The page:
The host city for this week's G-8 summit at Sea Island, Georgia, is the southern American city of Savannah, whose history and charm have long attracted visitors from around the world.
Savannah's recent prosperity is built on ocean shipping, military bases and increasingly tourism.
Savannah was founded by English colonialists many decades before the American revolution. Its numerous town squares make Savannah America's first planned city. Its busy seaport was a center of the cotton and slave trade.
For today's tourists Savannah's attraction is its hundreds of 19th century buildings with wrought iron balconies, graceful palm and magnolia trees, nearby recreation facilities, and southern hospitality.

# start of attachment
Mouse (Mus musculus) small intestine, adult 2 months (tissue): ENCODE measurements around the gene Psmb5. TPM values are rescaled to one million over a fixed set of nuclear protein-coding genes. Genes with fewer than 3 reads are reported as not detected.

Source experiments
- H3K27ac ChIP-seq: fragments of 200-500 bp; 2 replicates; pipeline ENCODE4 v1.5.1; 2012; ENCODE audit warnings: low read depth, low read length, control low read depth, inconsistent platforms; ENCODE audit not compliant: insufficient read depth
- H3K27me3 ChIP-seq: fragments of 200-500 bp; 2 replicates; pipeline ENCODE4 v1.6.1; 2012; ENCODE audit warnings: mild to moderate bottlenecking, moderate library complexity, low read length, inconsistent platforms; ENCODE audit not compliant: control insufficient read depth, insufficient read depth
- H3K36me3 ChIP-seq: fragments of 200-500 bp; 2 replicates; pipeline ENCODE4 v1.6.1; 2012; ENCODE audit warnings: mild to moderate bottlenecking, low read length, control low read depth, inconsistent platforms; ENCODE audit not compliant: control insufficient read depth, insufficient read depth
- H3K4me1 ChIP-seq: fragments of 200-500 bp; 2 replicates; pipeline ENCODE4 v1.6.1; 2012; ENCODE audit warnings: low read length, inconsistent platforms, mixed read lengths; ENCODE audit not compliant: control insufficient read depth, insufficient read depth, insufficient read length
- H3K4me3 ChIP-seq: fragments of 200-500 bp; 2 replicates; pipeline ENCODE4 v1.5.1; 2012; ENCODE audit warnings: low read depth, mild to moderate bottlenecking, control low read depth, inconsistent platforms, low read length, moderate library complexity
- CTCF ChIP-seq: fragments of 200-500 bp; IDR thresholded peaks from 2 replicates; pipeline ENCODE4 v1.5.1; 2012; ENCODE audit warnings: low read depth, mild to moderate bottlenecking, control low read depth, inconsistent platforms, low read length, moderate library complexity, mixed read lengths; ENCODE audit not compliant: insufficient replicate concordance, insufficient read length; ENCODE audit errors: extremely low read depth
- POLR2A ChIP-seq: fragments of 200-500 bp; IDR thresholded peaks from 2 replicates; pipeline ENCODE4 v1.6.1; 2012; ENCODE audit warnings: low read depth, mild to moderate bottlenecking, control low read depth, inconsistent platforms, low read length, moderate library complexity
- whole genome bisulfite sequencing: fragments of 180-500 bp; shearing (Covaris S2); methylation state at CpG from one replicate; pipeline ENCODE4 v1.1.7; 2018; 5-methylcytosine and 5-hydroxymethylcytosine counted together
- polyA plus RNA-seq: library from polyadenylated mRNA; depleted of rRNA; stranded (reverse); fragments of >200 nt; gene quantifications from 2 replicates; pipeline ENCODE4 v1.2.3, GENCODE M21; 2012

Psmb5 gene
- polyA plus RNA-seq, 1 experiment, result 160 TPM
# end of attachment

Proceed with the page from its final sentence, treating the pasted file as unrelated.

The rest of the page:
As a tour bus passes the downtown Johnson Square, guide Angela Gibbons emphasizes Savannah's rich pre-civil war history. "This is where the sun dial, the public wells and the public ovens [for cooking] were located," she says. "It's where the declaration of independence was read to the colonists [in 1776]."
In the square, busy executive and Savannah native Randall Robinson enjoys a picnic lunch. Protected from the sun by a large straw hat, Mr. Robinson says this quiet green space is part of Savannah's charm. "You know, it's a peaceful environment. It's good to get out of the office to enjoy the sights and scenery and just kind of unwind."
Savannah's tourist economy for this week is disrupted by the G-8 summit. Roadblocks are set up on many downtown streets. Security is pervasive. And the only tourists for now are the several hundred journalists, technicians and off duty security and military personnel.